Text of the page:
Graduates of one military engineers' sponsored summer camp pose with a tool of the trade.

Can a one-week summer engineering camp experience be "life changing?"

High school students with industry aspirations who've attended any of three camps sponsored by the Society of American Military Engineering (SAME) at U.S. service academy sites for the last 15 years seem to think so.

They've said as much in Facebook posts, in letters to camp mentors and, OMG ... they're even telling their parents!

One student kept his parents up until 3am telling "nonstop" stories about his summer experience, according to a SAME camp Facebook page blog. Another is ready to "come back and help when I'm older."

According to Tetra Tech executive and retired U.S. Air Force Lt. Col. Scott Prosuch, who has overseen the SAME camp program for a number of years and is currently director of the US Air Force Academy site in Colorado Springs, Colo., participants are immersed in engineering and construction from morning until “well past dark with non-stop challenges."

Campers might design and build a concrete beam, develop a system to purify water, build a sprinkler system, perform materials testing, or build a three-legged chair.

Additionally, they are exposed to a wide range of engineering and construction disciplines at the various laboratories at the service academy sites, he says.

The main focus of the camps is “Build, then design” through hands-on experience. The idea is to let students learn by try to figure out on their own how to build something, and then find out later why some things worked and others did not.

Where else could a budding engineer proudly wear—without fear of high school peer torment—a T-shirt that reads: "Civil engineering is not a career, it's a post apocalyptic survival skill" or "I AM AN ENGINEER ... to save time, let's just say I'm never wrong." One camp's Facebook site displays the relevant T-shirt collection.

The camps are led by a professional staff of engineers from private industry, the military services, military cadets and college students from across the country, and campers can interact with cadets and local firm professionals.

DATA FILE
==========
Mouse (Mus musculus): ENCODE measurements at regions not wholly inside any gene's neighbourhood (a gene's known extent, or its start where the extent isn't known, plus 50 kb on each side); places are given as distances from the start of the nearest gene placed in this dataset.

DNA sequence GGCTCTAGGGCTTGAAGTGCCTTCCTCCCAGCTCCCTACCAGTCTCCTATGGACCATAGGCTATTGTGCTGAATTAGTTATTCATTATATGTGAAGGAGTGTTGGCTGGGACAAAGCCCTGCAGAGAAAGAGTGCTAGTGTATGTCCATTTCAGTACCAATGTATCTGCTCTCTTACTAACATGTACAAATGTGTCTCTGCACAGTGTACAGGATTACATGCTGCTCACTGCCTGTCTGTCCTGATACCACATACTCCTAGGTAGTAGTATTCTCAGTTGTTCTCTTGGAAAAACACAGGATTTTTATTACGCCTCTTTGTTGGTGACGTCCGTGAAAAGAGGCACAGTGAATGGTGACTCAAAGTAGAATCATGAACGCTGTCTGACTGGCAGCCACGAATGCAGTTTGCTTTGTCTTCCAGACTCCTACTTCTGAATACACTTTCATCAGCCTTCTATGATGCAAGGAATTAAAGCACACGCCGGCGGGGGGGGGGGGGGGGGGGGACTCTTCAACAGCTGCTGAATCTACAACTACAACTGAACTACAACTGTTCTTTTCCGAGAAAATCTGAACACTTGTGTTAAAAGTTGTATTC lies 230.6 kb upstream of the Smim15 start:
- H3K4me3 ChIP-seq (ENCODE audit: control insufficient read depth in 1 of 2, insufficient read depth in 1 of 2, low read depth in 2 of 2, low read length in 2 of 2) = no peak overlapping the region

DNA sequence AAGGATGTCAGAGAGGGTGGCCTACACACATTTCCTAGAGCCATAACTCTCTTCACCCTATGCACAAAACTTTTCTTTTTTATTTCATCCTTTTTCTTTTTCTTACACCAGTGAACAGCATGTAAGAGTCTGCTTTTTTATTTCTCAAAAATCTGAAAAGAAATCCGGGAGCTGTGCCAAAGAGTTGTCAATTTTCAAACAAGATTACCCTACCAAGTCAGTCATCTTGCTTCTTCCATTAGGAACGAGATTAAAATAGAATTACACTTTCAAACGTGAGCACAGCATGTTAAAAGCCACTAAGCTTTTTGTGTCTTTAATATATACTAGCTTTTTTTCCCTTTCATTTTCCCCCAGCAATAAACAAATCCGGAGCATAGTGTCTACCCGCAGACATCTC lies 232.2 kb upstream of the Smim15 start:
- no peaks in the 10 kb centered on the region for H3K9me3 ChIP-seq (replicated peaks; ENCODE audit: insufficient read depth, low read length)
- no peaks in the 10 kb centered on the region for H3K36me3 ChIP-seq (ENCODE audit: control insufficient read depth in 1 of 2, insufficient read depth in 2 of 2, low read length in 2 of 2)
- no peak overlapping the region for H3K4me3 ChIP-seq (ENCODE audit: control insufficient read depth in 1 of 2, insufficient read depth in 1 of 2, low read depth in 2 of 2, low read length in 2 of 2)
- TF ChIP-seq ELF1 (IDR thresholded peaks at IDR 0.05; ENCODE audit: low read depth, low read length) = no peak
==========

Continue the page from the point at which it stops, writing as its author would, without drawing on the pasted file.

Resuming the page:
In addition to looking for high-performing and motivated campers, SAME is seeking practitioners and educators who can not only instruct and mentor participants, but also inspire the kind of excitement needed to make them choose engineering and construction for study and career.

The Air Force Academy is the longest-running camp, but SAME also offers camps at the U.S. Army installation at Vicksburg, Miss., and at the U.S. Marine Corps’ Camp Lejeune in North Carolina.

Participants need to be in 15 to apply, demonstrate strong skills in math, science and technology and be interested in pursuing a degree in engineering at a service academy or U.S. college or university.

Prosuch notes the many letters he's gotten from former participants, and parents, with descriptions of the  “life changing” camp experience.

“As I continue to fill out these college applications, a common question schools ask includes identifying my most memorable life experiences. I can easily say that that week at the Academy was the most informative, interactive, and enjoyable experience I've ever come across in my lifetime,” said one camp graduate. "I wanted to thank you for providing me this life-changing opportunity. You have played an influential role in discovering what person I truly want to be."

To find out more potentially life-changing details on the SAME camps, click here.

Pam Hunter is a Washington, DC area-based ENR editor who covers environmental news, the federal government and other industry topics. She can be reached at pamela.hunter@